Ruth Dean

Ruth Josephine Dean (1902-2003) was an American scholar of Anglo-Norman literature. Throughout her career, she worked hard to establish the legitimacy of Anglo-Norman literature as a subject of study, and her definitive work, Anglo-Norman Literature: A Guide to Texts and Manuscripts (1999) has won widespread praise for its substantial contribution to the study of literature.[1][2]

BiographyEdit

Ruth Dean was born in New York City on March 10th 1902. She attended Wellesley College, graduating with a B.A. in 1922. She subsequently attended Saint Hugh's College, Oxford, earning a B.A. in 1924, an M.A. in 1928, and a D.Phil in 1938.[3] During her time at Oxford, Dean had the opportunity to work alongside eminent medievalists: she was research assistant to the notable palaeographer E. A. Lowe, and moreover studied for her doctorate under Mildred Pope.[4] It was also during this time that she met Dominica Legge, with whom she enjoyed a lifelong friendship until her death in 1986.[5] After returning to America, Dean joined the faculty of Mount Holyoke College, where she served as a French language and literature professor until her retirement in 1967. She chaired her department from 1951 to 1954 and was named the Mary Lyon Professor in 1967. After her retirement, Dean taught at the University of Pennsylvania, where she chaired the Medieval Studies program. In 1973, she was elected president of the Medieval Academy of America.[6] Ruth Dean died in 2003.[6][7]

Dean was at the Institute for Advanced Study for the academic years 1943–1944 and 1950–1951.[8] She was a Guggenheim Fellow for the academic year 1948–1949.[9]

LegacyEdit

For much of her career, Dean was a passionate advocate for the study of Anglo Norman both as a body of literature and as a language. This can be seen particularly in her essay 'A Fair Field Needing Folk: Anglo-Norman', written in 1954, where she paints a picture of scholarly neglect of Anglo Norman as a field of study:

'Anglo-Normanists often feel that their subject has been treated in the world of research as stepchild, Cinderella, poor relation, even barbarian. In France, the descendants of its paternity consider it, at its best, an ornament or even a chapter of French literature, and compliment it on contributing joy, light, and color to the gloomy Anglo-Saxon scene; the more it takes on local characteristics the less attention the French pay to it' [10]

Dean finished her manifesto with these words:

'A definitive study of Anglo-Norman language, literature, and ideas in western culture is still some way off. Here is a field for many workers and a training-ground for rising scholars who should go on, from their philological, paleographical, and literary grounding, to make critical evaluations and eventually to compose the larger interpretations for non-specialists which are now recognized as part of the role of scholars.[11]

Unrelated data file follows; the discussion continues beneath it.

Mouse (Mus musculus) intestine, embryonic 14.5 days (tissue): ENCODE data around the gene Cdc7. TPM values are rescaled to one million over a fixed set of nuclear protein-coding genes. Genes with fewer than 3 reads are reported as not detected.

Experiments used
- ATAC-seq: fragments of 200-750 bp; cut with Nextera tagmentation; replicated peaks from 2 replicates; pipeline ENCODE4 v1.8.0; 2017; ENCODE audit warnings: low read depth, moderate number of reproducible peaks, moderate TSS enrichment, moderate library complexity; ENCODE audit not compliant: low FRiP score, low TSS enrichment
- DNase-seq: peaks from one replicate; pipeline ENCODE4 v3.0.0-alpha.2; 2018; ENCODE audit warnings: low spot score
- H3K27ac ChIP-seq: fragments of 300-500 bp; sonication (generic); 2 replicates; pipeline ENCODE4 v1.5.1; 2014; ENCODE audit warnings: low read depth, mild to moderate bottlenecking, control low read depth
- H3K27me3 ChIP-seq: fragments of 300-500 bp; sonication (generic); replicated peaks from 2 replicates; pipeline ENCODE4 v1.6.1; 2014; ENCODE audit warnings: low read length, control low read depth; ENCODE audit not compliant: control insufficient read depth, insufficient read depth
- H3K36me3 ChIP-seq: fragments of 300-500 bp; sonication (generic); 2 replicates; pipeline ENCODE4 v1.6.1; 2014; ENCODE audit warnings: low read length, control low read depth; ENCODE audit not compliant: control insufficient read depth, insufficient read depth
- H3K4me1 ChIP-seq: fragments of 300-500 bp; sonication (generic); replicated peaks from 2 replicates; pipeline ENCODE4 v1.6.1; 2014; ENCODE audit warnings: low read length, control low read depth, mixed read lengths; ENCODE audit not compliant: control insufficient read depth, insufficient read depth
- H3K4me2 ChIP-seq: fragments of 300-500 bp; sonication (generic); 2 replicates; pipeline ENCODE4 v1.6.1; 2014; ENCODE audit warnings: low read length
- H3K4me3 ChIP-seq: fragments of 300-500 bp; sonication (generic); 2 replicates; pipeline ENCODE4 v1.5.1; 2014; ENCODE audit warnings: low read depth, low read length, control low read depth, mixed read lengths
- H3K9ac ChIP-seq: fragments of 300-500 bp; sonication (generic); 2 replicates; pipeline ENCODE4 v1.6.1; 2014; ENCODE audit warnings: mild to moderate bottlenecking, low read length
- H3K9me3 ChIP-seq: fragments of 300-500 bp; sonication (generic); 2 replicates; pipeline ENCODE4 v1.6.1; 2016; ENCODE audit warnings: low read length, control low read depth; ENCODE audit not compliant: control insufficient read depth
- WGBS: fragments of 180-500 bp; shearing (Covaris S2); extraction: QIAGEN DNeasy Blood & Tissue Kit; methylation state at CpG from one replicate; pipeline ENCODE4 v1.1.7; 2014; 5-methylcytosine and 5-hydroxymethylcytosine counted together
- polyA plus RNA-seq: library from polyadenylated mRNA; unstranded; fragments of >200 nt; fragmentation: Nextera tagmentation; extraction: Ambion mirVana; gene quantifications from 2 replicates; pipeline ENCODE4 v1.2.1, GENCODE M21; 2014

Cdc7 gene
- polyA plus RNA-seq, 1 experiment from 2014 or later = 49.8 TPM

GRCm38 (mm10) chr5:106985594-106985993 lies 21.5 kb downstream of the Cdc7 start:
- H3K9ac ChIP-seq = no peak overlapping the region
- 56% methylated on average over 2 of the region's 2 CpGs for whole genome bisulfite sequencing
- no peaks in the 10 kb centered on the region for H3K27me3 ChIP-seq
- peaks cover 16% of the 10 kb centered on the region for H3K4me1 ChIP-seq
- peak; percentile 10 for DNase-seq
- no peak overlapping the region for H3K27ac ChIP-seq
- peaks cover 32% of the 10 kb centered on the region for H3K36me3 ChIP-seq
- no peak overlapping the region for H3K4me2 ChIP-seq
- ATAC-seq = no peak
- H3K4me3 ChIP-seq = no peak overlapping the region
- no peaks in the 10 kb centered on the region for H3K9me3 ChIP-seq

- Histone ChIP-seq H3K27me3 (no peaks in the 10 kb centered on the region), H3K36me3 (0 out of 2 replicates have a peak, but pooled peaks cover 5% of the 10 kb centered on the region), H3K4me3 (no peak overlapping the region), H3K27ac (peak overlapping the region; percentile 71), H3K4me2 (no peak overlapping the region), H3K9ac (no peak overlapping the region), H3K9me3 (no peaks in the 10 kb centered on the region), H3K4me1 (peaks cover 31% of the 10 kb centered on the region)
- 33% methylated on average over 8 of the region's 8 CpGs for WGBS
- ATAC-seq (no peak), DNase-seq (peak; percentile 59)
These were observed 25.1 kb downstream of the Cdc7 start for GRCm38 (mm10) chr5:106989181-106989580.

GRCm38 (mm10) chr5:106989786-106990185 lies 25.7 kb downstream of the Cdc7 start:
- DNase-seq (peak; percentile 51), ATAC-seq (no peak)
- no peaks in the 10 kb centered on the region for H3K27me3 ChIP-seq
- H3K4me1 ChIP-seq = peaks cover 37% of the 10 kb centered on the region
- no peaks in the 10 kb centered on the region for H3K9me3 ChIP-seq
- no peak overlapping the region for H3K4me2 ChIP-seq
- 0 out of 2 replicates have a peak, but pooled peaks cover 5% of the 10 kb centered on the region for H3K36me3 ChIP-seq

Indeed, she made such a vast undertaking more feasible for many Anglo Norman scholars through her life's work, Anglo-Norman Literature: A Guide to Texts and Manuscripts, compiled with the collaboration of Maureen Boulton and published by the Anglo-Norman Text Society.[12] Dean's Guide has been referred to as an 'indispensable catalogue of manuscripts of Anglo-Norman literary texts and manuscripts'.[1] This work was based on an earlier survey of manuscripts undertaken by Johan Vising, a copy of which was given to Dean by a fellow medievalist during her years of study at Oxford.[13] Dean herself writes that with this volume in hand, she began to explore manuscripts, library catalogues, and bibliographies with a view to updating Vising's work.[13] Dean's survey, which came to be known as the 'new Vising', attracted the attention of scholars on five continents, many of whom contributed to its growth and development.[14] This collaborative effort, coordinated by Dean, in actuality greatly surpassed the efforts of Vising. Anglo-Norman Literature: A Guide to Texts and Manuscripts catalogues close to 1,000 texts, over 500 more than are recorded in Vising, and the number of manuscripts in which they are found exceeds 1,100, whilst Vising only lists 419.[14] The colossal advance to scholarship represented by the volume was awarded by the Prix Chavée by the Académie des Inscriptions et Belles Lettres in 2001.[15]